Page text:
The history of Norwich's college

It has helped shape the lives of tens of thousands of people in Norwich and Norfolk. As part of our week highlighting City College's contribution to the city, Sarah Brealey looks back at its history.

It has helped shape the lives of tens of thousands of people in Norwich and Norfolk. As part of our week highlighting City College's contribution to the city, Sarah Brealey looks back at its history.

The roots of city college go back nearly 120 years - to the opening of a technical school in Norwich in 1891, founded by the city's civic leaders.

It started as a 'recreative technical evening class' in St George's Bridge Street, soon moved to Bethel Street and then back to a purpose-built building in St George's Bridge Street, later to become the home of Norwich Art School. The college grew and acquired more departments, and other educational institutions were absorbed into it.

In the 1930s new buildings were needed to accommodate the growing student numbers, and so plans were made for new buildings on Ipswich Road. There was discussion of the name The Norwich College, and even King George VI College, but it became Norwich City College and Art School.

In 1939 Alderman F C Jex, the chairman of the governing body, had written in the Norwich Labour Monthly: 'I look upon this college as providing the university of the working classes, and there can be no doubt that whether on the science or art side, provision will be made for our boys and girls to reach a standard of in educational attainment never previously possible in Norwich.'

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His comments came at a time when Norwich had no university, and thoughts were of turning the college into a University College, but the outbreak of war meant that the issue was put off.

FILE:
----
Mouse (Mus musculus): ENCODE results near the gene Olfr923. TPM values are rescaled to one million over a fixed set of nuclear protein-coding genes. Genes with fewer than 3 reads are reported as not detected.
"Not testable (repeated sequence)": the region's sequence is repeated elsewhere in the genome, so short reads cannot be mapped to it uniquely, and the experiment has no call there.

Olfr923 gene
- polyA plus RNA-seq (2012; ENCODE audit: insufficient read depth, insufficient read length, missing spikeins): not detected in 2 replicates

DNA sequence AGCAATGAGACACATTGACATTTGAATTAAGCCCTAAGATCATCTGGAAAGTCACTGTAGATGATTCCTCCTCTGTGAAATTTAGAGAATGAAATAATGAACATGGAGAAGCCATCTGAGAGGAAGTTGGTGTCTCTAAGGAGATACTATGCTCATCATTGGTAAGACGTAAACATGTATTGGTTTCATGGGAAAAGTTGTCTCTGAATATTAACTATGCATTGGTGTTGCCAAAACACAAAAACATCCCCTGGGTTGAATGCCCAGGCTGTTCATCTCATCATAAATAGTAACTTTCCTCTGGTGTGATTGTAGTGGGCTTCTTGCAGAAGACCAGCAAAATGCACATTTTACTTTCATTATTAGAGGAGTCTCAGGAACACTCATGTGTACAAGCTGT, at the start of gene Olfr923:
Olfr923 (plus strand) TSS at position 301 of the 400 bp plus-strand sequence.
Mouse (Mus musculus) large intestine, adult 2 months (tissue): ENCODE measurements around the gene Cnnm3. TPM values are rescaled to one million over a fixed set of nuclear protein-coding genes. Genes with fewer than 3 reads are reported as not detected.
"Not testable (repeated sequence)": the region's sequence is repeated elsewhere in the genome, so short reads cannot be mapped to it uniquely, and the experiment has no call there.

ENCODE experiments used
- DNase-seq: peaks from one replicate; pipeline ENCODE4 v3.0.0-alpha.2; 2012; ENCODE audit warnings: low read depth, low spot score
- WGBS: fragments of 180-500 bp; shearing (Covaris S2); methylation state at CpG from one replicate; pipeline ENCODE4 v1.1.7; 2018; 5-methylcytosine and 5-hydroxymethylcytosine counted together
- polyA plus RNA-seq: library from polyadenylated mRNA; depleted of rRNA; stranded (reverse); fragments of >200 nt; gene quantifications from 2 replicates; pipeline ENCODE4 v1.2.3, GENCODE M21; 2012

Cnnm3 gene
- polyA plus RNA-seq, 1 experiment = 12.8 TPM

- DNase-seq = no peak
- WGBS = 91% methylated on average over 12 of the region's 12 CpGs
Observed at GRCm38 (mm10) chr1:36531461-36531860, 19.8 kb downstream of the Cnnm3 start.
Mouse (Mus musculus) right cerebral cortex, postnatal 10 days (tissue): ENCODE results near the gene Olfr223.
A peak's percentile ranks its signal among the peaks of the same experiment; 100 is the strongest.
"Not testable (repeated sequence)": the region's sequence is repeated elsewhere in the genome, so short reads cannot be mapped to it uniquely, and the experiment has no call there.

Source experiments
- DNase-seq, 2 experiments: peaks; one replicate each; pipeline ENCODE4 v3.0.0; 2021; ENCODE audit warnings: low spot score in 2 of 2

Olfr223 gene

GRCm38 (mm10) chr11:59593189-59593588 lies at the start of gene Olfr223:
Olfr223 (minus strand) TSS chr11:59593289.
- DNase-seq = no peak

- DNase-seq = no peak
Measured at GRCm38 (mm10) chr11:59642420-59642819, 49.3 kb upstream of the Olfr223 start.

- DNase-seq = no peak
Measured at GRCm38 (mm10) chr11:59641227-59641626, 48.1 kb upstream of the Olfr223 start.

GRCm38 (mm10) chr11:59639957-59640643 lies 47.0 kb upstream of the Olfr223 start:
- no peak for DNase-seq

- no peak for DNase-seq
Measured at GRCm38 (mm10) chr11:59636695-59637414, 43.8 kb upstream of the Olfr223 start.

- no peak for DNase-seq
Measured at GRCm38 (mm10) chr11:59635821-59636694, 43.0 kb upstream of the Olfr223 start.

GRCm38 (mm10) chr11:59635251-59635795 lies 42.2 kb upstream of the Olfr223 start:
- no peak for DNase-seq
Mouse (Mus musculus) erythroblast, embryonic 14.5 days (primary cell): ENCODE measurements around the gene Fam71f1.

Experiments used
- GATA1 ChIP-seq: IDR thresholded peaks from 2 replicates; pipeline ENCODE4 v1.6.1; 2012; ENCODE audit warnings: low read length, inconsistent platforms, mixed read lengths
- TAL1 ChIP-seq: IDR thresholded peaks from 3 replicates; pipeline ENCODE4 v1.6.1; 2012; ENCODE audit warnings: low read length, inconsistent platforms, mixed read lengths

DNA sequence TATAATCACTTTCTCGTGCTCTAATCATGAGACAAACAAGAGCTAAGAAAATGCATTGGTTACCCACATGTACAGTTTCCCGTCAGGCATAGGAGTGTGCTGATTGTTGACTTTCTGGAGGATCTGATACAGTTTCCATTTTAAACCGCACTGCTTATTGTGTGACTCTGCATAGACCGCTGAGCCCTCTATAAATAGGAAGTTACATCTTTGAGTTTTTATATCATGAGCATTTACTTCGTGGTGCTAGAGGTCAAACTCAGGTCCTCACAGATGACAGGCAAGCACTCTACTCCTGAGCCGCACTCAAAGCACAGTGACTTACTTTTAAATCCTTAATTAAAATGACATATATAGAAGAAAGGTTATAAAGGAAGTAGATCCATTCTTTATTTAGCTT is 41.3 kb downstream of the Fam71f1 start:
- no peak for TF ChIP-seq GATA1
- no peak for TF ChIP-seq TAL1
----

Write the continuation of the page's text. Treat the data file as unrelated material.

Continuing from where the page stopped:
During the second world war the college played a key role, providing short courses to teach skills to an emergency workforce, which included many women.

On October 8 1953, the college's new Ipswich Road buildings were officially opened by the Lord Lieutenant of the county, Sir Edmund Bacon. It was officially known as Norwich City College and Art School, but was widely known as 'The Tech'. A newspaper editorial of the time said: 'Serving 250,000 people over a radius of 25 miles, Norwich City College gives invaluable aid not only to industry, but also to the person who wishes to study the arts or sciences for the fuller enjoyment of life.'

In 1954, the Evening News wrote: 'Norwich must consider itself fortunate in possessing at this early stage in the redeployment of education a fine new technological institute like that on Ipswich Road. As more like it are built up and down the country, so will the fortunes of the nation rise, for they are the very foundation stones of our future prosperity.'

In the 1960s the college had a Department of Footwear Manufacture, reflecting the importance of that industry to the city at the time.

There were many more additions to the college through the 1960s and 1970s, including what is now called the Hotel School, in the early 1970s.

In 1974 the college was transferred from city to county council control. In the 1980s it became responsible for prison education, first at Norwich and then Wayland.

In the 1980s the college began to offer degree courses. Over the past 20 years there has been an expansion in numbers and types of courses. In 1993 the college became an incorporated body responsible for its own finances and destiny.